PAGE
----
Re-posted from the CenterNet Email List:
[Posted on behalf of Profs. George K. Thiruvathukal and Steven E. Jones at Loyola University Chicago, DHCS 2011 Co-Chairs]
We are pleased to announce that the program has been set for the 2011 Chicago Colloquium on Digital Humanities and Computer Science (http://chicagocolloquium.org) which will be held November 19-21 at Loyola University Chicago’s Water Tower Campus, located in downtown Chicago on the Magnificent Mile. The Chicago Colloquium on Digital Humanities and Computer Science (DHCS) brings together researchers and scholars in the humanities and computer science to examine the current state of digital humanities as a field of intellectual inquiry and to identify and explore new directions and perspectives for future research.
The (near) final program is available at http://chicagocolloquium.org/dhcs-2011-program/.
The registration form is available at http://chicagocolloquium.org/dhcs-2011-registration/.
Information about the venue and nearby hotels is available at http://chicagocolloquium.org/dhcs-2011-hotels/.
This year’s DHCS is sponsored by Loyola University Chicago, the University of Chicago, Northwestern University, and the Illinois Institute of Technology. We have also just received support from the IT Consultancy ThoughtWorks (http://www.thoughtworks.com/) for this year’s reception on the main evening of the conference (Sunday, November 20).
We’re honored to announce our three keynote speakers at DHCS 2011:
Barbara Maria Stafford (http://barbaramariastafford.com/) is the Distinguished University Visiting Professor at Georgia Institute of Technology. Her work has consistently explored the intersections between the visual arts and the physical and biological sciences from the early modern to the contemporary era. Her current research charts the revolutionary ways the neurosciences are changing our views of the human and animal sensorium, shaping our fundamental assumptions about perception, sensation, emotion, mental imagery, and subjectivity. Stafford’s most recent book is Echo Objects: The Cognitive Work of Images, University of Chicago Press, 2007. Her talk is entitled Visualizing Attention: The Need for Conscious Seeing in Visual Search.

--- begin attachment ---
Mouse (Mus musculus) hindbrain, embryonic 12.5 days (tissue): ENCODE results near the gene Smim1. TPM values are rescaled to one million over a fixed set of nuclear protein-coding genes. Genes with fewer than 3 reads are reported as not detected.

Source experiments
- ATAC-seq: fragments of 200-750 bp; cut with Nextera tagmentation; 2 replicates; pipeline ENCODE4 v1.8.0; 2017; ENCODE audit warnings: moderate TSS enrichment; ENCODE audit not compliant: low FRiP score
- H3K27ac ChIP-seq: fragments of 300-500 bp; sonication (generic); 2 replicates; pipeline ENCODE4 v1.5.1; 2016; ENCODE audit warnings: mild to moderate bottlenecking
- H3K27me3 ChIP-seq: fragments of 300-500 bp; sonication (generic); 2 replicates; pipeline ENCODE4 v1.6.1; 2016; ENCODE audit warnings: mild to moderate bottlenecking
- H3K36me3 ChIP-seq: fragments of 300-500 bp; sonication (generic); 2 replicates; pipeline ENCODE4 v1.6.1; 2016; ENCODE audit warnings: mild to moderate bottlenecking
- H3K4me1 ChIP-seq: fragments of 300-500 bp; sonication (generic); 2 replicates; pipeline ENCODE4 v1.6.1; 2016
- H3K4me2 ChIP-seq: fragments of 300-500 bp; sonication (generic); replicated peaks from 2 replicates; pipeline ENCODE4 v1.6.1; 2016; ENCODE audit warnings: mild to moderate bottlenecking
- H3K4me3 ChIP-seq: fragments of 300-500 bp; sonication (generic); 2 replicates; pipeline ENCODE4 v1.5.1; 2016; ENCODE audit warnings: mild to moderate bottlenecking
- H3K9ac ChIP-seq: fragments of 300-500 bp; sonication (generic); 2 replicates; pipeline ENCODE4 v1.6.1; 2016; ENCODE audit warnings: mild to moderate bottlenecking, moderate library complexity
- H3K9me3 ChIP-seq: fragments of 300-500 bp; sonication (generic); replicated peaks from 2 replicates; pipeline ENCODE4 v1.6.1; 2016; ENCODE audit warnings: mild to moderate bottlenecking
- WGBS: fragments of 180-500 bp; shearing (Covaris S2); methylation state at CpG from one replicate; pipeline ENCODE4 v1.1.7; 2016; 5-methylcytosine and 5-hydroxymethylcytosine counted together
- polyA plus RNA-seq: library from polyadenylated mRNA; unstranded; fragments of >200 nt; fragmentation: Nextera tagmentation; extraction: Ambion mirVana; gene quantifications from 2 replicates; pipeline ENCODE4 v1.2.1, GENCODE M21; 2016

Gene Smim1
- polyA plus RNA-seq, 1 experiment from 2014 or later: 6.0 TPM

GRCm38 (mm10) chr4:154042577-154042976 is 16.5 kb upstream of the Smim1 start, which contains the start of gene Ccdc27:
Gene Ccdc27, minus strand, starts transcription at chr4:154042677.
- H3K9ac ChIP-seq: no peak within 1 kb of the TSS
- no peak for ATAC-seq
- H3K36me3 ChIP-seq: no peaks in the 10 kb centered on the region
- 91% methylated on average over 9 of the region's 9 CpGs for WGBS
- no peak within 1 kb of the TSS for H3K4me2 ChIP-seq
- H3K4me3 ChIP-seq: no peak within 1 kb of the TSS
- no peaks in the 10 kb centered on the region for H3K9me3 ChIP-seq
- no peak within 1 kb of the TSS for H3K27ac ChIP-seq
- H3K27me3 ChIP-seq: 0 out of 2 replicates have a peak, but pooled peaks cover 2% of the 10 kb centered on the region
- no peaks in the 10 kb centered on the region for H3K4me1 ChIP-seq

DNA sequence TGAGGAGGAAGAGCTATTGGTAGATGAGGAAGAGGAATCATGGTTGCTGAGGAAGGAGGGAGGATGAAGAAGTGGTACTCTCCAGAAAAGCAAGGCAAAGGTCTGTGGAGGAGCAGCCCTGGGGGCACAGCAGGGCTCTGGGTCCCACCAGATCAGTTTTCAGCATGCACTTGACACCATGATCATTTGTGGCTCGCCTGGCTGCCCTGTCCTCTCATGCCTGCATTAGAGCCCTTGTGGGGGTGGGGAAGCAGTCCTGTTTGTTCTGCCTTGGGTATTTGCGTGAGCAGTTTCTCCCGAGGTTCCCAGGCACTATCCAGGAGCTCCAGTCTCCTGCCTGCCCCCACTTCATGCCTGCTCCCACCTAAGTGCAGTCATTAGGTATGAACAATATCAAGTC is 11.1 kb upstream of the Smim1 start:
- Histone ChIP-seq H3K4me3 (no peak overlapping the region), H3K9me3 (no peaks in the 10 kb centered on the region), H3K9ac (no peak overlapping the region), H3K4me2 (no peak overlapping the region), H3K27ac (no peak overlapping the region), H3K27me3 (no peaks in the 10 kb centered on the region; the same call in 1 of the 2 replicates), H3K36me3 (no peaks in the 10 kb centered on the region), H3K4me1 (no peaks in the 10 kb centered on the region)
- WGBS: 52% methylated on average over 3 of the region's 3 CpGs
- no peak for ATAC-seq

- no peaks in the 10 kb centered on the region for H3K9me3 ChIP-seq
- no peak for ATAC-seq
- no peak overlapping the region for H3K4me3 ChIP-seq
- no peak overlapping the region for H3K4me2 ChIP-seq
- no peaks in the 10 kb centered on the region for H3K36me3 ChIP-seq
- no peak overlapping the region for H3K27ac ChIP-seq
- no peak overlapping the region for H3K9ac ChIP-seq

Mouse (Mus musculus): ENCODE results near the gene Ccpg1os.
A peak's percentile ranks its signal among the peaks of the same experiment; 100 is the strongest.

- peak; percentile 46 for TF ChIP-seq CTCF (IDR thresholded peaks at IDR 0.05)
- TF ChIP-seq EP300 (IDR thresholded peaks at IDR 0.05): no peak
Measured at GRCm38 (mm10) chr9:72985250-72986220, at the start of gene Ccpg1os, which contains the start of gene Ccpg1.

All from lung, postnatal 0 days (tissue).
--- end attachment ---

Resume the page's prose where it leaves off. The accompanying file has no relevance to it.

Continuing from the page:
Nick Montfort (http://nickm.com/) is associate professor of digital media at the Massachusetts Institute of Technology. Montfort has collaborated on the blog Grand Text Auto, the sticker novelImplementation, and 2002: A Palindrome Story. He writes poems, text generators, and interactive fiction such as Book and Volume and Ad Verbum. Most recently, he has published Riddle & Bind (Spineless Books, 2010) and together with Ian Bogost, Racing the Beam: The Atari Video Computer System (MIT Press, 2009). Montfort also wroteTwisty Little Passages: An Approach to Interactive Fiction (MIT Press, 2003) and co-edited The Electronic Literature Collection Volume 1 (ELO, 2006) and The New Media Reader (MIT Press, 2003). His talk will be focused on Platform Studies.
Ajita John (http://www.research.avayalabs.com/gcm/usa/en-us/people/all/ajitajohn.htm) began her research career at Bell Labs and is now a Research Scientist at Avaya Labs. Her work explores the interplay between social media and rich media interactions over audio and video and has proposed live collaborative tagging – a new form of tagging in the enterprise where participants in an audio conference collaboratively tag the conversation with freely-formed keywords. Her research has explored searching and browsing of tagged rich media and developed computational models for inferring expertise and macro-level properties for user communities in social networks. Her talk titled Conversations: Then and Now; How Social Media has Changed Interactions and Perspectives will focus on the impact of social media feedback for conversations in the enterprise and in public forums, techniques to integrate the feedback into persisted conversations, and visual perspectives in information retrieval for social media-based content. Ajita holds a PhD in computer science from the University of Texas at Austin, has authored numerous conference and journal papers, book chapters, and holds several patents.
Please see http://chicagocolloquium.org/2011/08/keynote-speakers/ for additional details.
We encourage you to register as soon as possible at http://chicagocolloquium.org/dhcs-2011-registration/. Space at the venue is limited to approximately 150 attendees. We look forward to seeing you at Loyola University Chicago.
George K. Thiruvathukal and Steven E. Jones
Loyola University Chicago
Co-Chairs, DHCS 2011
Re-posted from the CenterNet Email List: